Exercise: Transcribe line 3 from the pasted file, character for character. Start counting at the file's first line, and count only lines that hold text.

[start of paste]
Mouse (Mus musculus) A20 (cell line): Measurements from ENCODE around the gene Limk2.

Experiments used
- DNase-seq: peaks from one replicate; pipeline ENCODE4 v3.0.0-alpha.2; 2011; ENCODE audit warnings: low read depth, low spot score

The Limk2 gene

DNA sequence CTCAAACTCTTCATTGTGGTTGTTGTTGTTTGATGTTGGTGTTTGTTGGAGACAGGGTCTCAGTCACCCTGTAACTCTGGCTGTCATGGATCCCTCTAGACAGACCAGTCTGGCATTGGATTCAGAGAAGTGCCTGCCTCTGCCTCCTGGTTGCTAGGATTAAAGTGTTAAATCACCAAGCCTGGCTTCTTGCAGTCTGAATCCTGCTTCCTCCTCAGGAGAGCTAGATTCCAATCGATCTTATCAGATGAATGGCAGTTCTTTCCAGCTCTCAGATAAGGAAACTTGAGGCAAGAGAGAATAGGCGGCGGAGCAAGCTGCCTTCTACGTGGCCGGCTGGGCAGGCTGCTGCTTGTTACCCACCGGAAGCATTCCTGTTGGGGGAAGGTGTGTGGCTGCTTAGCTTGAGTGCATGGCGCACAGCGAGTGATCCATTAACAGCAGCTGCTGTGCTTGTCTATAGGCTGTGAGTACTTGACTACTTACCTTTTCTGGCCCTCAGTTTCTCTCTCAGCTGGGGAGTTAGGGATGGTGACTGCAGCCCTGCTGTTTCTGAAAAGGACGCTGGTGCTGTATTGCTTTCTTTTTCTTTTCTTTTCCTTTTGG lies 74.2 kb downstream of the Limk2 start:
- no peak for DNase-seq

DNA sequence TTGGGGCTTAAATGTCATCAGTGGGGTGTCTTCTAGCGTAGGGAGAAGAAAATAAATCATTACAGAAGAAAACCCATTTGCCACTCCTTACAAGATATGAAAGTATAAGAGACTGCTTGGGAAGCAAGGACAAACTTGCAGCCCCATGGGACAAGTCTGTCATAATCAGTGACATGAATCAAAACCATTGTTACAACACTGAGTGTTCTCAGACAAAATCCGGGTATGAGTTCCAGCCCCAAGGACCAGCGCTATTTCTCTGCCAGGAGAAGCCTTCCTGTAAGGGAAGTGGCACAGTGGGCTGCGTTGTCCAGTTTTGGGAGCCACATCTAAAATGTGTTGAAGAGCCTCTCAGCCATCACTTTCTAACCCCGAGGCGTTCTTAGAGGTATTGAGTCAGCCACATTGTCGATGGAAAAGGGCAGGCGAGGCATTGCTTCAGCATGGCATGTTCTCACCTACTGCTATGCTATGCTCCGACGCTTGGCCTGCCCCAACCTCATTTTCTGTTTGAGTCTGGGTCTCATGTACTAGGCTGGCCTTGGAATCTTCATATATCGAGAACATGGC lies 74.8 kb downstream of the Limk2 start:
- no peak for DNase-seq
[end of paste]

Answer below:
- DNase-seq: peaks from one replicate; pipeline ENCODE4 v3.0.0-alpha.2; 2011; ENCODE audit warnings: low read depth, low spot score